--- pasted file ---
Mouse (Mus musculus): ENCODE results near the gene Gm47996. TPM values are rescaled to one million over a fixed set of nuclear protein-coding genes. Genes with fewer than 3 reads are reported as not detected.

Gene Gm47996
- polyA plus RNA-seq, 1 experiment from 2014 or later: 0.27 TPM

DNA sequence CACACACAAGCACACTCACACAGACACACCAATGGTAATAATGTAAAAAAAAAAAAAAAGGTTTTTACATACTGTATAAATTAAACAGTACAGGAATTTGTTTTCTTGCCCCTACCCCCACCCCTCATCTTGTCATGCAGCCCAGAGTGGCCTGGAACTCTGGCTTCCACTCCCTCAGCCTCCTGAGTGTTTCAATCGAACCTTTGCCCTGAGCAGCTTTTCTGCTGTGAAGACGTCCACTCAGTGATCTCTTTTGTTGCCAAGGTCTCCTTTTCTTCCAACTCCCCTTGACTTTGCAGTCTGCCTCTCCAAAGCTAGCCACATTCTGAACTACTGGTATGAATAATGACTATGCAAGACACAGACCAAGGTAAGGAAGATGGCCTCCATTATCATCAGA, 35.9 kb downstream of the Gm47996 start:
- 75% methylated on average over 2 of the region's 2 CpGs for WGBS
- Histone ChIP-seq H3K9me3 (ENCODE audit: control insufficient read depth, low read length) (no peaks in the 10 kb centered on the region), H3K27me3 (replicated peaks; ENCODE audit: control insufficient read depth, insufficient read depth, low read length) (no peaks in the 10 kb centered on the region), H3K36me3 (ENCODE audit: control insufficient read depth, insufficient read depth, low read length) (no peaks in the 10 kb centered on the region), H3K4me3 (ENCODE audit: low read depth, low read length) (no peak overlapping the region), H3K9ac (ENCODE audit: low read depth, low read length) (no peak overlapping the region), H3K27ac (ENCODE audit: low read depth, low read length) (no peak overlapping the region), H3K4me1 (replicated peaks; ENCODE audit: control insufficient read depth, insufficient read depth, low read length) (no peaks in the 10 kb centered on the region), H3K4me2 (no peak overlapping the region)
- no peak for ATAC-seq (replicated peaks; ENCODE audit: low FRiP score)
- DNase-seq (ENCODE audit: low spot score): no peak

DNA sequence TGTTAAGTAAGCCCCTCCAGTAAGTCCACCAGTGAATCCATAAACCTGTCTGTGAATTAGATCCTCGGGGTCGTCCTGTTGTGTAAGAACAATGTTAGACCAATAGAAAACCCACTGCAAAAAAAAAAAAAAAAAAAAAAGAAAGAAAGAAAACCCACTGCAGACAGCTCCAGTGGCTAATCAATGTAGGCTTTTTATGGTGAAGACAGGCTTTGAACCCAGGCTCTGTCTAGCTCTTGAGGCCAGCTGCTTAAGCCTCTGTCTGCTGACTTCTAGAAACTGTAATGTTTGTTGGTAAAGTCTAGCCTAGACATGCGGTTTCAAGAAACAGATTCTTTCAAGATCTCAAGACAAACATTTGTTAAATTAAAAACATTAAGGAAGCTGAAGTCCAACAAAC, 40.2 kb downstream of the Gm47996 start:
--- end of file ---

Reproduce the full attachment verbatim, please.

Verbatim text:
Mouse (Mus musculus): ENCODE results near the gene Gm47996. TPM values are rescaled to one million over a fixed set of nuclear protein-coding genes. Genes with fewer than 3 reads are reported as not detected.

Gene Gm47996
- polyA plus RNA-seq, 1 experiment from 2014 or later: 0.27 TPM

DNA sequence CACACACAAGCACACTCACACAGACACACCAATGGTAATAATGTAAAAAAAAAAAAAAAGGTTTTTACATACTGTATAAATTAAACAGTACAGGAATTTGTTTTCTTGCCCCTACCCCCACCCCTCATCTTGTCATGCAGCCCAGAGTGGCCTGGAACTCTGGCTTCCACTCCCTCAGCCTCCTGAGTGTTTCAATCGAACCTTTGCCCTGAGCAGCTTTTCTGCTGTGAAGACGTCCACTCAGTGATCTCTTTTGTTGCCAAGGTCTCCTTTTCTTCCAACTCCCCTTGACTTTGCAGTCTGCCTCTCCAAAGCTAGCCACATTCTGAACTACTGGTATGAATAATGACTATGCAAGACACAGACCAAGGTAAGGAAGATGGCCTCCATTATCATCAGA, 35.9 kb downstream of the Gm47996 start:
- 75% methylated on average over 2 of the region's 2 CpGs for WGBS
- Histone ChIP-seq H3K9me3 (ENCODE audit: control insufficient read depth, low read length) (no peaks in the 10 kb centered on the region), H3K27me3 (replicated peaks; ENCODE audit: control insufficient read depth, insufficient read depth, low read length) (no peaks in the 10 kb centered on the region), H3K36me3 (ENCODE audit: control insufficient read depth, insufficient read depth, low read length) (no peaks in the 10 kb centered on the region), H3K4me3 (ENCODE audit: low read depth, low read length) (no peak overlapping the region), H3K9ac (ENCODE audit: low read depth, low read length) (no peak overlapping the region), H3K27ac (ENCODE audit: low read depth, low read length) (no peak overlapping the region), H3K4me1 (replicated peaks; ENCODE audit: control insufficient read depth, insufficient read depth, low read length) (no peaks in the 10 kb centered on the region), H3K4me2 (no peak overlapping the region)
- no peak for ATAC-seq (replicated peaks; ENCODE audit: low FRiP score)
- DNase-seq (ENCODE audit: low spot score): no peak

DNA sequence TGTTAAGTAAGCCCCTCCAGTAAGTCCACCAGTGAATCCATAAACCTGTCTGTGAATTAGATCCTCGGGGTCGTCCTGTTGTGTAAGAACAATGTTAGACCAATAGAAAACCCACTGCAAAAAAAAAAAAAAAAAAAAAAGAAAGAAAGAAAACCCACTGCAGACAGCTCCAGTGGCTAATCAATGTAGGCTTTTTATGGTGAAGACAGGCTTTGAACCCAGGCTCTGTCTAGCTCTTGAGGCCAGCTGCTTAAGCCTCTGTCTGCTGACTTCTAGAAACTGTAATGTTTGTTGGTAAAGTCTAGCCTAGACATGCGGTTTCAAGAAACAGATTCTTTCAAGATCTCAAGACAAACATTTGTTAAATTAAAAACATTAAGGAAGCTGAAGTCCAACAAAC, 40.2 kb downstream of the Gm47996 start: